I realize that “not slitting the throat of those who don’t think like us” is a far cry from a better image of a societal utopia. But it’s a start. We could also add: “not slitting the throat of those who don’t look like us,” to improve the image. I think that from here we can actually build our society that our enlightened Foundering Fathers bequeathed to us. They knew that this would be a work in progress. They knew that “enlightenment” was a progression, long, arduous, and chronophagic. You think that 239 years of experimentation is enough? Well, we’ve been hindered by the very thing that the founders tried to declaw back in 1776: religion.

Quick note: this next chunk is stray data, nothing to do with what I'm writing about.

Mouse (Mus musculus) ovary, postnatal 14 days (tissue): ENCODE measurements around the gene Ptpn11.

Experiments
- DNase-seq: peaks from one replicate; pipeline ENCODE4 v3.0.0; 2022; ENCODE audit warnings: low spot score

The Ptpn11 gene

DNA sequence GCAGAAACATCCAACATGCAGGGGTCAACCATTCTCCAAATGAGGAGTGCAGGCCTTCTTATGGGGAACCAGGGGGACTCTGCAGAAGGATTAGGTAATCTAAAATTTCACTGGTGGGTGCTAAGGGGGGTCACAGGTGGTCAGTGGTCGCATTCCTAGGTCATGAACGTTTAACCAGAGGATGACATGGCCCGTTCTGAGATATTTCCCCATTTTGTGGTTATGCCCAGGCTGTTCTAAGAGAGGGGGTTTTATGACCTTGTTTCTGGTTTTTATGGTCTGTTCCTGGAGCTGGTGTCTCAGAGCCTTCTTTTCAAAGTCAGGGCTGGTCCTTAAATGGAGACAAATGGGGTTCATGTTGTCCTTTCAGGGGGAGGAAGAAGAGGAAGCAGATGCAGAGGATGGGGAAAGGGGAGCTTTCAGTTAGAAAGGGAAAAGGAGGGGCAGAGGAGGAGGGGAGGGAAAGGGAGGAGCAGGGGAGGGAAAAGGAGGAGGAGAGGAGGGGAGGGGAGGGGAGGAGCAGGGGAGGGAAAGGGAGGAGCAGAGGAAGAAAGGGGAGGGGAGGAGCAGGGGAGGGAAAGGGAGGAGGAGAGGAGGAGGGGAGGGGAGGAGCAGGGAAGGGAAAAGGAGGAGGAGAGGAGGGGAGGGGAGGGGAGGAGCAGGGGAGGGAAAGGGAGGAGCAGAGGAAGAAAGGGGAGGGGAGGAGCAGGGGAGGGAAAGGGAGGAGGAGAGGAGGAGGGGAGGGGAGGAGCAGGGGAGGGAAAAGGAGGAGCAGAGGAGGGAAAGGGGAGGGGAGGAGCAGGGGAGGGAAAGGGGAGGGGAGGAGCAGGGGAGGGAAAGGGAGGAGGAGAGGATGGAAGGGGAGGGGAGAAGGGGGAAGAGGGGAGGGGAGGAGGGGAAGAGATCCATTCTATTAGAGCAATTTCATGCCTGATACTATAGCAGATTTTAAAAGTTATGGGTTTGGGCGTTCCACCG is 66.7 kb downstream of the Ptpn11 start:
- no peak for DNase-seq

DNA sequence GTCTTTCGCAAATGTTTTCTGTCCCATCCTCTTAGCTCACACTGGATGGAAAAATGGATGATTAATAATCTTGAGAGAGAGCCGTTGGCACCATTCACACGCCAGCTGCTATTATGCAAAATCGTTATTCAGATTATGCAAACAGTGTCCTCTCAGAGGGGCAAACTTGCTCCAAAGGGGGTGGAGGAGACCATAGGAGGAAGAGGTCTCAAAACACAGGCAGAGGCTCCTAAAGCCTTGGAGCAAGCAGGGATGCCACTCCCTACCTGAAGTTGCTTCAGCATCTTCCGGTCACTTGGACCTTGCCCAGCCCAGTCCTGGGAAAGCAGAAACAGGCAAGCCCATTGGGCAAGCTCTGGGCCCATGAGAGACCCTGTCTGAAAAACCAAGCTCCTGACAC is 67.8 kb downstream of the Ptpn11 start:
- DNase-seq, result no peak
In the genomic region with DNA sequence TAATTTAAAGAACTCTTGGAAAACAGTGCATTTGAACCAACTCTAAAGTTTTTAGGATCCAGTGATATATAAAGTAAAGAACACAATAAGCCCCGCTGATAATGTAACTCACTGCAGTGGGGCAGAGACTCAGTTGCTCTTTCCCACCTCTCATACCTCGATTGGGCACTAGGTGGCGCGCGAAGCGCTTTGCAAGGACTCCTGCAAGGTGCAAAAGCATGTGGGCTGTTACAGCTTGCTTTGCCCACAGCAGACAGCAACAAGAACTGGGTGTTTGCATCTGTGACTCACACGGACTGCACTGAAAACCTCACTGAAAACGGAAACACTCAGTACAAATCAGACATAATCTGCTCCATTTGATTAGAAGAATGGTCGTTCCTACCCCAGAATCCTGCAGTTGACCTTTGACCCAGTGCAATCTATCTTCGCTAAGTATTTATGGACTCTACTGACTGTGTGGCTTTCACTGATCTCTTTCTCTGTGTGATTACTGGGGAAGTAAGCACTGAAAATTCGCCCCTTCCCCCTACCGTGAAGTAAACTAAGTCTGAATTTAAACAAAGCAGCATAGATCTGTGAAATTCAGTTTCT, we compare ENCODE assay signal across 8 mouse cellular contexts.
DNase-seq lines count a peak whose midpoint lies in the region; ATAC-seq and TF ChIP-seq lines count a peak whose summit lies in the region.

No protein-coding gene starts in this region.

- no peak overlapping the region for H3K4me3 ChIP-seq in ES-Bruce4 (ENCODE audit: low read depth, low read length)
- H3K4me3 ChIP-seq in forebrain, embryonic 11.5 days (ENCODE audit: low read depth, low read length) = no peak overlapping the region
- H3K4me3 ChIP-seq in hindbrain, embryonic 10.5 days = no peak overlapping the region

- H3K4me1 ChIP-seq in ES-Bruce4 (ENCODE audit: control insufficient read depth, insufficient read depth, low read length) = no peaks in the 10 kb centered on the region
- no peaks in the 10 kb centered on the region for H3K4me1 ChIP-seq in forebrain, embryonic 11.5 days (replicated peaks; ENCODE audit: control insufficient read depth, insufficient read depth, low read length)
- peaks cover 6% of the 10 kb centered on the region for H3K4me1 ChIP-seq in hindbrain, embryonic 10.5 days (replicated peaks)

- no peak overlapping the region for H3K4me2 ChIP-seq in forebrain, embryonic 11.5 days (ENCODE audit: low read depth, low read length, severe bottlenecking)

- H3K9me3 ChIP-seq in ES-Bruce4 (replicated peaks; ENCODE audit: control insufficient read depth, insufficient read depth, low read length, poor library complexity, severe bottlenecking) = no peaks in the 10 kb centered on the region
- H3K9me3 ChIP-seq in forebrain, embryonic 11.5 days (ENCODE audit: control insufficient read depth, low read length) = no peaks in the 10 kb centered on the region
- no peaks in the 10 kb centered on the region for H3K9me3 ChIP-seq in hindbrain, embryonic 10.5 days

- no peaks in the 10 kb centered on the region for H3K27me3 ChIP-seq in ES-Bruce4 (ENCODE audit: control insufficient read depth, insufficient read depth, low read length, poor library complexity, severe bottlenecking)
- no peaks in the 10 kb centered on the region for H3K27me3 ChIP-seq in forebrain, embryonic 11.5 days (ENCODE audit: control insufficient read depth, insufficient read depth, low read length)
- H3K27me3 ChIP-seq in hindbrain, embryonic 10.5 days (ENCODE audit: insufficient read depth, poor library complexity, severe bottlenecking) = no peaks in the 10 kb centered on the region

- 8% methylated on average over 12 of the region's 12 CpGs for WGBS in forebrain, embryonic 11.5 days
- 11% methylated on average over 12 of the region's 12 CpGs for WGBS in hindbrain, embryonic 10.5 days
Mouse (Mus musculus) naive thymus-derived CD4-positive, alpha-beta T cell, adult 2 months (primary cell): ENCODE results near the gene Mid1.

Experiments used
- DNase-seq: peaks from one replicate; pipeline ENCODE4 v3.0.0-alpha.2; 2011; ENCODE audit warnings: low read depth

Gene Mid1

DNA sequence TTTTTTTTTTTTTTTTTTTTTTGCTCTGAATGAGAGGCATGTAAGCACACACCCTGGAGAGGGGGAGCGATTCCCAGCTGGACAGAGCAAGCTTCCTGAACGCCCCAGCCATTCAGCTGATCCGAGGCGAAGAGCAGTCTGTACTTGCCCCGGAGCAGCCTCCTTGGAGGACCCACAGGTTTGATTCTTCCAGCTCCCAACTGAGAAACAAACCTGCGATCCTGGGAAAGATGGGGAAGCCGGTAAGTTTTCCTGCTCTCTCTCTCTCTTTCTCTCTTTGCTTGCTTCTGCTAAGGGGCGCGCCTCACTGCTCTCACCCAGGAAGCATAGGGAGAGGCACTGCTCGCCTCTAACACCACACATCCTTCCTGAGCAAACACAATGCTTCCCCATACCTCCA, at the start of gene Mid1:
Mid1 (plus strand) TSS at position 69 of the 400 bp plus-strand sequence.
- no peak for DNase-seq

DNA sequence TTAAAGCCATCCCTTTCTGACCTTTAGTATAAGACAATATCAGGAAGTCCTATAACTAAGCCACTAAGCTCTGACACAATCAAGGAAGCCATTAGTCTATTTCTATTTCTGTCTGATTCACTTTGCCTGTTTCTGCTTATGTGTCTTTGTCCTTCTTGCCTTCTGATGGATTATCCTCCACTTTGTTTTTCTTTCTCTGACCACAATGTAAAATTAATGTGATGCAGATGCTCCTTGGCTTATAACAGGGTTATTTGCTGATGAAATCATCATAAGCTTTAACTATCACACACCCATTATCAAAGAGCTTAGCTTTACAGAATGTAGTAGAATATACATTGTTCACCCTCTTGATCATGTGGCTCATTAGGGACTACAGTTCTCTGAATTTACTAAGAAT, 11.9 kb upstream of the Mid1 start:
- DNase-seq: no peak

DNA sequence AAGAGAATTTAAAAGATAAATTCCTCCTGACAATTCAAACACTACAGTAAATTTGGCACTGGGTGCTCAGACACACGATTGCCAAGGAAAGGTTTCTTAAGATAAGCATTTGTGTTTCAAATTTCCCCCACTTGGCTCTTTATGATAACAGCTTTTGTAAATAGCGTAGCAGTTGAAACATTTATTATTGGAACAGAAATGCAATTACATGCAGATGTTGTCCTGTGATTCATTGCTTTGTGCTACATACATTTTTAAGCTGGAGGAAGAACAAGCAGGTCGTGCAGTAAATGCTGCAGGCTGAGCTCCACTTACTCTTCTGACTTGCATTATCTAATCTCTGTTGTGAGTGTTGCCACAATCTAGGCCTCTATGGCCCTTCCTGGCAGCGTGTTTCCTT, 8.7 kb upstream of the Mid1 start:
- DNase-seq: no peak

About the author

Roy Luna: Roy Luna is a retired French professor who dabbles in the arts, tinkers with music, reads heavily in fiction and history, but does not neglect biographies or science. His main efforts these days are devoted to writing a trilogy of novels based on events occurring during the years between the death of Voltaire (1778) and the French Revolution (1789-94), years rich in both enlightened human progress and dark, evil terror. Three times a week he volunteers at Dunbar Old Books, making sure orphaned books find their way to other readers. His library at home may have surpassed the 10,000 mark, and he valiantly tries to read them all… The one important thing to retain about Roy is his horror at the sins, the injustice, the atrocities, the crimes against humanity that are perpetrated and justified in the name of religion. Any belief system that condones such savagery has discarded its humanity, abandoned its compassion, and forsaken its principles of empathy, tolerance and love of one’s neighbor.